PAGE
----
I really don’t know what to write. But, I promised a blog post, so you’re getting a blog post. I apologize in advance for all of the randomness.
Or: I can’t stay silent any longer.
It’s 2019. Fascism, violent racism, mass shootings, and hateful rhetoric are all on the rise. The current occupant of the White House regularly attacks critics or “enemies” on Twitter, to thunderous applause from his supporters. In addition to all of that, I’ve been facing down a lot of personal issues: the breakup with my longtime girlfriend, a trip down the depression spiral, a job change, and much more. These are interesting times.
“But Ross,” you ask, “what does any of that have to do with The Twice-Lost Geek?”
Ideally, I began The Twice-Lost Geek as a way to talk about my passion for roadside attractions, oddities, and all things geek, but I feel it is irresponsible to not use my platform (as small as it is) to speak out against all of the injustices in the world. I want to start writing again, reboot the podcast, and be able to talk about all of the things I’m interested in or concerned with.
Every year, during the second week of October, my hometown of Lancaster, Ohio, plays host to the Fairfield County Fair. Founded in 1850, the Fair is amalgamation of both the past and present and is, quite frankly, one of the best attractions in the region of Southeastern Ohio.
Warning – the following post contains a controversial opinion:
I don’t understand the appeal of apple cider slushies.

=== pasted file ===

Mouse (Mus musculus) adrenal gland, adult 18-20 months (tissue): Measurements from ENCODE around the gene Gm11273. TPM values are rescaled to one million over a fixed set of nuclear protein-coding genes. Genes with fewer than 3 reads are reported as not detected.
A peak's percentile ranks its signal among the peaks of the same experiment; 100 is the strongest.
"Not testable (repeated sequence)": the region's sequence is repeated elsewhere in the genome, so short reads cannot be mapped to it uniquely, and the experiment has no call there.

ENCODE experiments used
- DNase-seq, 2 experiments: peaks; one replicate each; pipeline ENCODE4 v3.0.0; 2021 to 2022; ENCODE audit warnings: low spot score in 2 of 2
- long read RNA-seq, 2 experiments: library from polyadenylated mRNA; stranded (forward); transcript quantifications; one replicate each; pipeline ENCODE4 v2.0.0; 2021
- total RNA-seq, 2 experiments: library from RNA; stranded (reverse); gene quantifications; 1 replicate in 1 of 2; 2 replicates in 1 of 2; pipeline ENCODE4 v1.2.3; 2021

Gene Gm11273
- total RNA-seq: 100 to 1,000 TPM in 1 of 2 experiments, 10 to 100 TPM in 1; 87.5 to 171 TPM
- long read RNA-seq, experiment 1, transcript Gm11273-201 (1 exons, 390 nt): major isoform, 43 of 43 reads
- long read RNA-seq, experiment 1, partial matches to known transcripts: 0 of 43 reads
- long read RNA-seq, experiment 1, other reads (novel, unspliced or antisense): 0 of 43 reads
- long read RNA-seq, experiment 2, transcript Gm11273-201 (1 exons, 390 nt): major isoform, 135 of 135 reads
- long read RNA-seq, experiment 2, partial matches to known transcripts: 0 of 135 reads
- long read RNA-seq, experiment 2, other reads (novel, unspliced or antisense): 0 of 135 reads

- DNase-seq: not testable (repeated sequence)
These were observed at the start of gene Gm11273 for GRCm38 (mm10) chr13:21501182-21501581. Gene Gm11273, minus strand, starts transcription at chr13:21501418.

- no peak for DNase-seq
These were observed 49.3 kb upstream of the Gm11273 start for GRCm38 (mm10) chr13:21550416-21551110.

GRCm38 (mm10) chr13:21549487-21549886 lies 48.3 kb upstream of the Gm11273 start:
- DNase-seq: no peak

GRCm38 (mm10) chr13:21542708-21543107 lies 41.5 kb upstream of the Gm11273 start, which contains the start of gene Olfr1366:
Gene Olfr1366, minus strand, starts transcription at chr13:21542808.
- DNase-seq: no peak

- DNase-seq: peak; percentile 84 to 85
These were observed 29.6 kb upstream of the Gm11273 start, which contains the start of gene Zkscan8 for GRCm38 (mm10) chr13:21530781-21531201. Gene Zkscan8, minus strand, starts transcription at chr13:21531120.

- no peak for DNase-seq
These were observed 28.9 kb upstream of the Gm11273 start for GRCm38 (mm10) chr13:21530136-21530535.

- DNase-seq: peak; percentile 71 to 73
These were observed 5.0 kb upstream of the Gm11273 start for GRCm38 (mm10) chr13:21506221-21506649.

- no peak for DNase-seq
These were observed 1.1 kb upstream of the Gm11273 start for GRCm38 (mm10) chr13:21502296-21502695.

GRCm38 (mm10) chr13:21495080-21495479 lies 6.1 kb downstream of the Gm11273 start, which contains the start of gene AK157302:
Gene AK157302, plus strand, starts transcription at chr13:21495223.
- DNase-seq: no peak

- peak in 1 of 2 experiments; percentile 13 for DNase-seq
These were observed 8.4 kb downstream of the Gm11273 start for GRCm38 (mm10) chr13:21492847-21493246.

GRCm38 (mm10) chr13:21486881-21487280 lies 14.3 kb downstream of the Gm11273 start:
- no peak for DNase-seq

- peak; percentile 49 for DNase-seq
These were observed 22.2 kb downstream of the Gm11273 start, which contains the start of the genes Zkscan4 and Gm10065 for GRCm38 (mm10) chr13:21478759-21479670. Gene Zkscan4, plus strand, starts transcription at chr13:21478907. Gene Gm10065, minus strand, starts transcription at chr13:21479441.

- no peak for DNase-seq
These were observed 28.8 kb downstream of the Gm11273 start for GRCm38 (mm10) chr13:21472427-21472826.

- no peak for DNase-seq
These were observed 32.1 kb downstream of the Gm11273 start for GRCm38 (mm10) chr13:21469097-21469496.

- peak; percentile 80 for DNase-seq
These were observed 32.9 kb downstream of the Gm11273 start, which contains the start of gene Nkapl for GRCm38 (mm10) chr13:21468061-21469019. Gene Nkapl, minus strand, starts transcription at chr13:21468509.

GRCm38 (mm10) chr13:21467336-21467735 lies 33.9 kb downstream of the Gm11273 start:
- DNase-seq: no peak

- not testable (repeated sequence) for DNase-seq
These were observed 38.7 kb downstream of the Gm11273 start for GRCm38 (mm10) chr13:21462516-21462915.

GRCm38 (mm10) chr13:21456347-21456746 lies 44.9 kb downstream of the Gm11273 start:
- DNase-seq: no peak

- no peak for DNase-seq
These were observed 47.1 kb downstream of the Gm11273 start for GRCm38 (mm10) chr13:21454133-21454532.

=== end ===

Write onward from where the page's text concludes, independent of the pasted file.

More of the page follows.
To begin, I love Fall. I love bonfires, my local county fair, getting to wear hoodies, the smell of decaying leaves, dressing up for Halloween, and apple cider… hot (or at least room temperature) apple cider, that is. Fall and apple cider go together like peanut butter and jelly or Daryl Hall and John Oates, or Charlie Sheen and winning. Fall isn’t Fall without a steaming mug of apple cider.
It’s difficult to believe that it’s been nearly two months since the trip to The House on the Rock. A lot of life has happened between now and then, but the House (and the Twice Lost Geek) has been at the forefront of my mind. I’ll never forget the near-religious experience I had while in the rolling hills of Wisconsin.
Or: the Author revives a project, makes pilgrimage to The House on the Rock.
Hey everyone! That’s right, you read correctly – the Twice-Lost Geek has returned! I’m happy to announce that I went on a road trip to The House on the Rock, in Spring Green, Wisconsin, and HO-LY CRAP, was it amazing!
Or: Person reads book, has life changed.
I don’t remember exactly when I read American Gods (written by the incomparable Neil Gaiman) for the first time. What I do remember, however, is that the book was not only very entertaining, but it drew very deeply on mythology, which is something I’ve always had a soft spot for. Also, many scenes in the book happen to take place at various roadside attractions (both real and imagined by the author). Continue reading “I owe it all to American Gods.”